Changes in North American ecosystems over the past 150 years have caused coyotes to move from their native habitats in the plains and southwestern deserts of North America to habitats throughout the United States. (2011-10-25)
Big data shows how what we buy affects endangered species
We don't have to snuff out species when we eat a hamburger or buy a tee-shirt -- if we know how our consumption affects endangered and threatened species. (2017-01-04)
A critically endangered beauty: The passion flower Passiflora kwangtungensis
The Chinese passion vine species Passiflora kwangtungensis strikes with the beauty of its clusters of white-greenish flowers and its small round fruit. (2013-06-12)
A potential breeding site of a Miocene era baleen whale
Baleen whales are amongst the largest animals to have ever lived and yet very little is known about their breeding habits. (2017-08-22)
WSU researcher sees how forests thrive after fires and volcanoes
Forests hammered by windstorms, avalanches and wildfires may appear blighted, but a Washington State University researcher says such disturbances can be key to maximizing an area's biological diversity. (2012-08-06)
Great white shark population in good health along California coast, UF study finds
The great white shark is not endangered in the eastern North Pacific, and, in fact, is doing well enough that its numbers likely are growing, according to an international research team led by a University of Florida researcher. (2014-06-16)
New study provides global analysis of seagrass extinction risk
A team of 21 researchers from 11 nations has completed the first-ever study of the risk of extinction for individual seagrass species around the world. (2011-05-25)
UTIA project named Project of the Year for DoD Environmental Security Technology
A project to identify and track threatened, endangered and at-risk avian species on US Department of Defense (DoD) facilities has been named the DoD's Environmental Security Technology Certification Program (ESTCP) project of the year for 2016. (2017-02-09)
Breeding programs should incorporate mate choice
The breeding programs widely used to supplement fisheries and conserve endangered species may be flawed. (2002-09-24)
Paternity testing helps fill in family tree for Puget Sound's killer whales
In a study published online this month in the Journal of Heredity, NOAA researchers and others, using DNA testing to fill in a missing link in the lives of killer whales that seasonally visit Washington's Puget Sound, have discovered that some of the progeny they studied were the result of matings within the same social subgroups, or pods, that are part of the overall population. (2011-07-21)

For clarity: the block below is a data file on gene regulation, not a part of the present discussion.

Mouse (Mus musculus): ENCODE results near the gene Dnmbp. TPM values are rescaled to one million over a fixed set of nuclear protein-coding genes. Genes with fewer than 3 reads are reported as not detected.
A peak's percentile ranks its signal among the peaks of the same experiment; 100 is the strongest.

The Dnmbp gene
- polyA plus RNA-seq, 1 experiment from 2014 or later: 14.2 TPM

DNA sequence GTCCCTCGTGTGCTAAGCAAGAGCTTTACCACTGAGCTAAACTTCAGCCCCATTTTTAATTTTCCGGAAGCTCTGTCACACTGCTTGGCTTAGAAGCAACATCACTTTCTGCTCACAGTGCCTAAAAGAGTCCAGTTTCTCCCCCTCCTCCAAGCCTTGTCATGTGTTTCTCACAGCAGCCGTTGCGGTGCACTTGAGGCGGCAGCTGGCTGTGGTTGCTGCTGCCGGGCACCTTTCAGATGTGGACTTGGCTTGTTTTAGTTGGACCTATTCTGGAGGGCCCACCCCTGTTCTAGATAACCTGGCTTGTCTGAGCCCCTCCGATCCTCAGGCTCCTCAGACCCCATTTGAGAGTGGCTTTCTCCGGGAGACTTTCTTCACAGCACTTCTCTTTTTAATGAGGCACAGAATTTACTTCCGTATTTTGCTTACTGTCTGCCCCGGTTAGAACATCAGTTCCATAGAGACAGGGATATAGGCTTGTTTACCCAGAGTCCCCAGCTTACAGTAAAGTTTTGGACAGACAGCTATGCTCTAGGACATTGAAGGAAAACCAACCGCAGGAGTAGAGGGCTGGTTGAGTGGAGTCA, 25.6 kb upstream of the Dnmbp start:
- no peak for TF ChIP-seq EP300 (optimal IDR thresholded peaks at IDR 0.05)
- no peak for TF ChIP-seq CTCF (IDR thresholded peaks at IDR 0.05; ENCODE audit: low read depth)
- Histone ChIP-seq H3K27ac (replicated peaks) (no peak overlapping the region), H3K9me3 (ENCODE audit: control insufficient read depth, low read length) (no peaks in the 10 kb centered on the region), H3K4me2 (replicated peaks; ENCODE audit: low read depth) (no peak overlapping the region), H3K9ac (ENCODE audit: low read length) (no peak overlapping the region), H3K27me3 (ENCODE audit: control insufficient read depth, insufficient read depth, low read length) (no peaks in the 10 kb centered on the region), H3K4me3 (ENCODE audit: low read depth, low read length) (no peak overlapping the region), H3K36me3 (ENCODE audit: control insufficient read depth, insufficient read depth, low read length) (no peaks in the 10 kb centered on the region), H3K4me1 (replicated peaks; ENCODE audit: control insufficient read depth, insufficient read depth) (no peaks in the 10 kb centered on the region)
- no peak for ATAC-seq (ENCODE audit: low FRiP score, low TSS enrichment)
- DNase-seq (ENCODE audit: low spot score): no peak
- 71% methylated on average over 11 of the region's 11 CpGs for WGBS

Texas A&M scientists clone world's first deer
In what is believed to be the first success of its kind, researchers at the College of Veterinary Medicine at Texas A&M University have cloned a white-tailed deer. (2003-12-22)
The mysterious scarab beetles: 2 new species of the endangered ancient genus Gyronotus
Famous as the sacred beetles of ancient Egypt the scarab beetle group in fact represents much greater diversity around the globe. (2013-10-22)
NMSU researcher tallies cost for silvery minnow habitat
A New Mexico State University scientist's new economic analysis of the cost to keep the Rio Grande flowing for the endangered silvery minnow found that Albuquerque residents and some central New Mexico agricultural users do suffer, while other water users downstream benefit. (2003-05-08)
New iPad, iPhone app helps mariners avoid endangered right whales
Mariners along the US east coast can now download a new iPad and iPhone application that warns them when they enter areas of high risk of collision with critically endangered North Atlantic right whales. (2012-04-05)
Natural disasters pose grave threat to planet's last Javan rhinos
The world's only population of Javan rhinoceros, already under severe threat from poaching, could go extinct in the future due to natural disasters, including volcanic eruptions and tsunamis. (2017-05-09)
How a little bit of cold can kill a big manatee, and what it might mean for the species
Why water cooled to just 68 degrees Fahrenheit can kill massive Florida manatees has always been a mystery. (2003-08-04)
Gecko clearance sale
Reptiles are exceedingly popular as pets, trade is booming. Between 2004 and 2014, official imports to the EU came to just under 21 million live specimens, more than six million of these ended up on the German market. (2016-07-12)
Finding new homes won't help Emperor penguins cope with climate change
Unlike other species that migrate successfully to escape the wrath of climate change, a new study shows that dispersal may help sustain global Emperor penguin populations for a limited time, but, as sea ice conditions continue to deteriorate, the 54 colonies that exist today will face devastating declines by the end of this century. (2017-06-07)
North American environmental commission launches trinational vaquita conservation plan
Tri-national cooperation key to rescuing the vaquita, a small porpoise exclusively found in the Upper Gulf of California, currently the planet's most-endangered marine mammal. (2008-10-28)
Otters learn by copying each other
Otters can learn how to solve puzzles by watching and copying each other, new research shows. (2017-08-29)